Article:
Energy Management Division. Combined,
Sievertsen and Douglas have more than 50
years’ experience in managing energy cost
and consumption for industrial, commercial, retail, healthcare and institutional
Sebesta Blomberg created the Sustainable Facility Services Division in response to
its clients’ strong emphasis on managing
future facility operating and maintenance
costs. The division will be headed by Tia
Heneghan, LEED AP, who currently man-
ages Sebesta Blomberg’s Colorado office.
Heneghan will be responsible for the
overall strategic development and growth
of the Sustainable Facilities Service Sector.
She has served as lead sustainability consultant for the company’s work for the
Pentagon, Adobe, Northwestern University,
and others. She serves on the United
States Green Building Council Energy as a
member of the Atmosphere Technical
Advisory Group and is active in several
other national organizations. Richard Ney,
PhD, PE, LEED AP will be responsible for
providing Sebesta Blomberg’s emission
trading services, which enhance the sustainability, energy management, and environmental services provided. Ney is in
Sebesta Blomberg’s Iowa office and will
provide overall strategic development and
growth of the Emission Trading Services.
For more information, visit www.
Please forward your industry and personnel
news to IDEA at firstname.lastname@example.org.
New Mizzou Arena Connects to
2004 System of the Year
Since 2000, the University of Missouri-Columbia (MU) campus has
added 16 percent new space, and it plans to
add an additional 14 percent through 2009
for a total addition of approximately 4 million gross sq ft. MU’s Campus Facilities
Energy Management Department, recipient
of IDEA’s 2004 System of the Year Award,
has responded to increased energy demands
by making sure necessary utility supply and
distribution systems are in place to reliably
and efficiently serve these new facilities.
Recent campus additions include a
new Life Sciences Research Center, a renovated and expanded student recreation
center, new residence halls, a new dining facility and – one of the most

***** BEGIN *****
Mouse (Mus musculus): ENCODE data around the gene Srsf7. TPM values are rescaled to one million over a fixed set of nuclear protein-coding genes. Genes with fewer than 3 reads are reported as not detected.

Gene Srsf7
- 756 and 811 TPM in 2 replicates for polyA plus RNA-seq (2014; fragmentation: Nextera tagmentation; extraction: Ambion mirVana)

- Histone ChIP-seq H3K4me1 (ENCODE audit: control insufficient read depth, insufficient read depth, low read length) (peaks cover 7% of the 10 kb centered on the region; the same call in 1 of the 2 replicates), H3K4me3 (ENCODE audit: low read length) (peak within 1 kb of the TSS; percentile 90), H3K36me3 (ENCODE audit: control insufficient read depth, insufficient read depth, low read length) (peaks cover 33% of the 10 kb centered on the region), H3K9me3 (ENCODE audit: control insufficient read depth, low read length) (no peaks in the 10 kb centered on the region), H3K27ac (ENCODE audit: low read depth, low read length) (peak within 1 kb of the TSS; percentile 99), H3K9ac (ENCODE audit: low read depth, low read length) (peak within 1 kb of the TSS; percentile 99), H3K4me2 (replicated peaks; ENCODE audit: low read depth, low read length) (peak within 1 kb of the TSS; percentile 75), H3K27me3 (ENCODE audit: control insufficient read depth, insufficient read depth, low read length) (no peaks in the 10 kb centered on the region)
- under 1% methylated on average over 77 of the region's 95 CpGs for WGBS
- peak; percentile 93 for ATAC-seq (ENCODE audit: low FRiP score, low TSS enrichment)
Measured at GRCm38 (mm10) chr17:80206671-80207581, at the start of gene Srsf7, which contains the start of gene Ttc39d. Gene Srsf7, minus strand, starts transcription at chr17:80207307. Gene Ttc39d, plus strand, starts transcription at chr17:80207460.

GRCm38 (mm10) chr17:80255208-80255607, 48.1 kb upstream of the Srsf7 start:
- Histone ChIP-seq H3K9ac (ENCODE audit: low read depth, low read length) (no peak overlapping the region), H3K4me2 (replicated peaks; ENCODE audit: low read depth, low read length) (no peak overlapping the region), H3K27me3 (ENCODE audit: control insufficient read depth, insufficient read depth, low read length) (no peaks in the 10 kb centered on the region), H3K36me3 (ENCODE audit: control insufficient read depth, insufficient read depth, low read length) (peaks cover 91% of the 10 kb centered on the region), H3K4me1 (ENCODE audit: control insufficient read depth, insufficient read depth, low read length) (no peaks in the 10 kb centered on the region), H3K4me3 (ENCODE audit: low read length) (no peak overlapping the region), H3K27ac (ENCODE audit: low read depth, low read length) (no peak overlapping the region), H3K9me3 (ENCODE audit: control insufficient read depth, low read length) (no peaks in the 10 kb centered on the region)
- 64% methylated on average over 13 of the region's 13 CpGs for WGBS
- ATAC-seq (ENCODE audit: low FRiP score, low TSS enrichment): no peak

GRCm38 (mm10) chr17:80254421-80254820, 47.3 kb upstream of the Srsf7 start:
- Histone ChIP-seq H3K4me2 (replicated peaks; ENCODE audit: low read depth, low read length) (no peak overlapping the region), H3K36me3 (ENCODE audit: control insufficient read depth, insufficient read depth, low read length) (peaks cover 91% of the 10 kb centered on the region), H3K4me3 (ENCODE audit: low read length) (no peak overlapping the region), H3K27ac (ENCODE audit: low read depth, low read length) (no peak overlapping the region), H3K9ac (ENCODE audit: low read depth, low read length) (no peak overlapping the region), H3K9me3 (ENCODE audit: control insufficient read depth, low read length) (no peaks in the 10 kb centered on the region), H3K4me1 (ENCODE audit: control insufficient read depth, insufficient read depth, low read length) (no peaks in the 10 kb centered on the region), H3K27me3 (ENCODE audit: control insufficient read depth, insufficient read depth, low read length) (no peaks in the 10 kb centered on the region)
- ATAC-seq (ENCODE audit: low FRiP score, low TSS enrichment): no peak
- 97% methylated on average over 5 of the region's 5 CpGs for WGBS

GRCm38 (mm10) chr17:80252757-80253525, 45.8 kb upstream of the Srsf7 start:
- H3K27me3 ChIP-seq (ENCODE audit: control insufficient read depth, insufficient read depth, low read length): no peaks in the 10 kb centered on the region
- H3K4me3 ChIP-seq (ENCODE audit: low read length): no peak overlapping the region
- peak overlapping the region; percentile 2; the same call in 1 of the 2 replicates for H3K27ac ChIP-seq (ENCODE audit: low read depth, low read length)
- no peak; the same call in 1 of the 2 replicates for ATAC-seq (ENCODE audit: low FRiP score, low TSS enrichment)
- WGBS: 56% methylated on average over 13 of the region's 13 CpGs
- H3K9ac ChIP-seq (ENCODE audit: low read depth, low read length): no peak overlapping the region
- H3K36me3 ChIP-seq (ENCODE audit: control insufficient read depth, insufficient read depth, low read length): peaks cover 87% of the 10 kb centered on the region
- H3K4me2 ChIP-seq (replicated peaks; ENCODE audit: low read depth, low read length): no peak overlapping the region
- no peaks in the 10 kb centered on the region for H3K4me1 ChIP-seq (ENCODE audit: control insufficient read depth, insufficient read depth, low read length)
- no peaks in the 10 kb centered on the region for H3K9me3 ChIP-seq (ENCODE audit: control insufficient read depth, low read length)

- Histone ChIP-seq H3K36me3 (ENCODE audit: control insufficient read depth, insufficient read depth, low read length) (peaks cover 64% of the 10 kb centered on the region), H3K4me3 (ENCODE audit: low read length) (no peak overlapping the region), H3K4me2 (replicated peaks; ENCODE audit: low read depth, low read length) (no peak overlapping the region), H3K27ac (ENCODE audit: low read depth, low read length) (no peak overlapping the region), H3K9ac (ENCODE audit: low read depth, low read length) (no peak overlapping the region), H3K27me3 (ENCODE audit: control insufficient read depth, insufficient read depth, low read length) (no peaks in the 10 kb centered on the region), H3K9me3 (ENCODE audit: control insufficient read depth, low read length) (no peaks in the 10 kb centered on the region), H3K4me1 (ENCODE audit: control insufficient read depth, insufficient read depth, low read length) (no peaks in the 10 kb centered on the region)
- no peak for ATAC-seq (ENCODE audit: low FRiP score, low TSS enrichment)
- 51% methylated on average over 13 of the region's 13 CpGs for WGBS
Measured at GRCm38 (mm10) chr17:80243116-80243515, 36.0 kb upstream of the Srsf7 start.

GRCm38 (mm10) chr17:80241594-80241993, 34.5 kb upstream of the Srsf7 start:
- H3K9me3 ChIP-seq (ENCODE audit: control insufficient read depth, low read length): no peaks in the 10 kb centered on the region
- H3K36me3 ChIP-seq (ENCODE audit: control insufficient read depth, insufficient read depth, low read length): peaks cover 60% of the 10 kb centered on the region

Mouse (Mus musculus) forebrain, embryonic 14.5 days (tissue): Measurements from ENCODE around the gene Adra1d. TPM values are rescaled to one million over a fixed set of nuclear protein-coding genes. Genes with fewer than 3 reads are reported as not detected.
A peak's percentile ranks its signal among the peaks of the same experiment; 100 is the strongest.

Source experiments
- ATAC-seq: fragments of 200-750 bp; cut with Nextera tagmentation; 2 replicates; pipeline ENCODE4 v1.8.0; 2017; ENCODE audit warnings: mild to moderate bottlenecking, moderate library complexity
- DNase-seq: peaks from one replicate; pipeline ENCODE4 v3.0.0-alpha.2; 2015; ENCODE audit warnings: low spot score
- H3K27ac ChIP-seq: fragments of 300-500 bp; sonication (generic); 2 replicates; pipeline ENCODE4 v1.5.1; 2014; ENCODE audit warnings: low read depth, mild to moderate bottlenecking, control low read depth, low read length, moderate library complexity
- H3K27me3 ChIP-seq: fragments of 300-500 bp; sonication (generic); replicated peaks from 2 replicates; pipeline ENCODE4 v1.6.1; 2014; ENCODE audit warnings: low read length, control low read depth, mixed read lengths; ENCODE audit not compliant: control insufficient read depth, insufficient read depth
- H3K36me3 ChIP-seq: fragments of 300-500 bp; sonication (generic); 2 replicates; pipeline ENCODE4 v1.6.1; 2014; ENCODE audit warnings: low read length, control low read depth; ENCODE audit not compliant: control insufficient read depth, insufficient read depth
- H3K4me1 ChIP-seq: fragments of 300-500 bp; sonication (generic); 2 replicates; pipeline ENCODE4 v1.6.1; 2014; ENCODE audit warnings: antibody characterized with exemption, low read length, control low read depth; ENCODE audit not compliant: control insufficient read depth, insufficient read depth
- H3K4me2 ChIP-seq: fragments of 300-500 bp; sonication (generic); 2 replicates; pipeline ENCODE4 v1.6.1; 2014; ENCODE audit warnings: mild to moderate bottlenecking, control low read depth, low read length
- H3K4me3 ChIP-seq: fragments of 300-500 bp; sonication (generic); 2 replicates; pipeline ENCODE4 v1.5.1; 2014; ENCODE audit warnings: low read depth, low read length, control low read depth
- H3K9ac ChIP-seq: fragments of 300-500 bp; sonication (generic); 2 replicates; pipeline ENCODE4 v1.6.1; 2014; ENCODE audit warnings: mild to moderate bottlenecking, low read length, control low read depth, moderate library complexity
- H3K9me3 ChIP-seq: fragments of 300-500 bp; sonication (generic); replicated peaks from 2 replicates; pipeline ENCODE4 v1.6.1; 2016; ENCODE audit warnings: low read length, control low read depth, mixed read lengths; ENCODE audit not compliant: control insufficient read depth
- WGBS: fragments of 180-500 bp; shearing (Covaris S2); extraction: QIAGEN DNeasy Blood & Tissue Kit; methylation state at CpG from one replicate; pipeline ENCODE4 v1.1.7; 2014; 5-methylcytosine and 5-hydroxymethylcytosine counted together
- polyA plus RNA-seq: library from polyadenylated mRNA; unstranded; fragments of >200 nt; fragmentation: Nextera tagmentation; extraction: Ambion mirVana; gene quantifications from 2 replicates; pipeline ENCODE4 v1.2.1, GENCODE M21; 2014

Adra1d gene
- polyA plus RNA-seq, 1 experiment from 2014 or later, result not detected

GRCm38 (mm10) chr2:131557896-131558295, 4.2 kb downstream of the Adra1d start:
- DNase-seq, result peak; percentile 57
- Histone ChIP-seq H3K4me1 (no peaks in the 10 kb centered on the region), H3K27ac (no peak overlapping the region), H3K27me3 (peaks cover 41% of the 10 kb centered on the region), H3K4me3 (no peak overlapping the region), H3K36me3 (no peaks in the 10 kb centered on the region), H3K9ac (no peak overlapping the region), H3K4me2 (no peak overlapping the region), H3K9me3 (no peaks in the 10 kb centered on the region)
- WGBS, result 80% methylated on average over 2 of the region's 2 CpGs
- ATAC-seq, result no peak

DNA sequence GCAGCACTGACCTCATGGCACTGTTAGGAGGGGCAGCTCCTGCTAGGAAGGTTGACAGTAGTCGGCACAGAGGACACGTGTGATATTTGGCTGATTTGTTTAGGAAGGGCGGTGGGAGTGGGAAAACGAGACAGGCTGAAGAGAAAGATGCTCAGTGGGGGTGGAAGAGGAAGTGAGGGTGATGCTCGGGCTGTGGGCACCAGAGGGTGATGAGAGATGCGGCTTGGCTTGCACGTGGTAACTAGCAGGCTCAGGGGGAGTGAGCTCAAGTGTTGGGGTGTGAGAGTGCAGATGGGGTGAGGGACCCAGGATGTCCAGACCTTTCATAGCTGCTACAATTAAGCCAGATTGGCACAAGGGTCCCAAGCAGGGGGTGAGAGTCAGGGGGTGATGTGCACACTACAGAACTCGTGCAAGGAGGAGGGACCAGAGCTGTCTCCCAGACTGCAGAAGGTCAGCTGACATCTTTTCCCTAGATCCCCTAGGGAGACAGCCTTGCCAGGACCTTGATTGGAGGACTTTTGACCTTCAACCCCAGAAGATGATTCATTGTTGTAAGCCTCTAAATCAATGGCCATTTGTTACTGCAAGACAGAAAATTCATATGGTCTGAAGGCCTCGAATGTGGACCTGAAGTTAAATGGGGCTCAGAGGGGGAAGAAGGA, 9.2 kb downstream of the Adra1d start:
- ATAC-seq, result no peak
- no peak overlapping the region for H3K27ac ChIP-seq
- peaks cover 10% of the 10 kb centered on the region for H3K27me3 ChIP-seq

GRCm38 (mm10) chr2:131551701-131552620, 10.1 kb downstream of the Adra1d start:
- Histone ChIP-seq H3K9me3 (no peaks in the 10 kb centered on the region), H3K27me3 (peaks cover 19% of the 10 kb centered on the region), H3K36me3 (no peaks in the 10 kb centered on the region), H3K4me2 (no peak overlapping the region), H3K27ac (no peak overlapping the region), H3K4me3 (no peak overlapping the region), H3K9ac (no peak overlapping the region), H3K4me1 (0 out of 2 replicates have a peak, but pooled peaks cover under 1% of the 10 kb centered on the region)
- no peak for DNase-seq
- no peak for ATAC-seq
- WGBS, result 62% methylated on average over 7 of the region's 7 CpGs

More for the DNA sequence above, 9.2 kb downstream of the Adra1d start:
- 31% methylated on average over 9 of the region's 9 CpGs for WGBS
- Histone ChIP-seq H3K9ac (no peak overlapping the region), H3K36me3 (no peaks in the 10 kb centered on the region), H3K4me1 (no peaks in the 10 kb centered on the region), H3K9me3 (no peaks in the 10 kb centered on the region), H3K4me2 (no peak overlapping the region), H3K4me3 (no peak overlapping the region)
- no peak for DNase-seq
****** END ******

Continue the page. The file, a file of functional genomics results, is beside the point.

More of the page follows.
notable projects – a new state-of-the-art basketball arena. The $75 million Mizzou Arena was completed in September 2004 just in time for
the 2004-2005 MU Tiger basketball season. It provides 15,000 spectator seats for basketball events, 26 private suites and 1,000 club seats
with dedicated concessions and restrooms. The arena also features
state-of-the-art training facilities, locker rooms, study centers and
Mizzou Arena’s 20,000-lb/hr steam and 1,300 k W electric loads are
served by the MU power plant and connected by underground looped
distribution systems. Cogenerating steam and electricity for more than
113 years, the MU system today includes six boilers, two gas-turbine
generators with heat-recovery boilers, and four steam-turbine generators serving more than 13 million sq ft of campus facilities.
Due to proximity of the new arena to the existing Hearnes Center,
a satellite chilled-water facility was constructed in the Hearnes Center
to serve both facilities. The 2,700 tons of refrigeration at this site are
very diverse, allowing operators to make dispatching decisions based
on the best economics for the entire district energy system.
Cogeneration is maximized by using steam
Courtesy University of Missouri
chillers, highly efficient variable-speed
electric centrifugal chillers use available
cogenerated electricity, and air-cooled
chillers handle the winter cooling
demands. Water for domestic and fire
protection are supplied from MU’s
potable water supply.
As a customer of the MU Energy
Management Department, Intercollegiate
Athletics (ICA) benefits from the connec-
tion to centralized utilities in many ways.
Receiving highly efficient, cost-effective
and reliable energy allows customers like ICA to focus their resources
on their institutional mission.
For more information on MU’s Energy Management Department
go to www.cf. missouri.edu/energy/.
The University of Missouri-Columbia’s Mizzou Arena
For a list of other buildings throughout North America using district
energy service, see the District Energy Space section of IDEA’s Web site at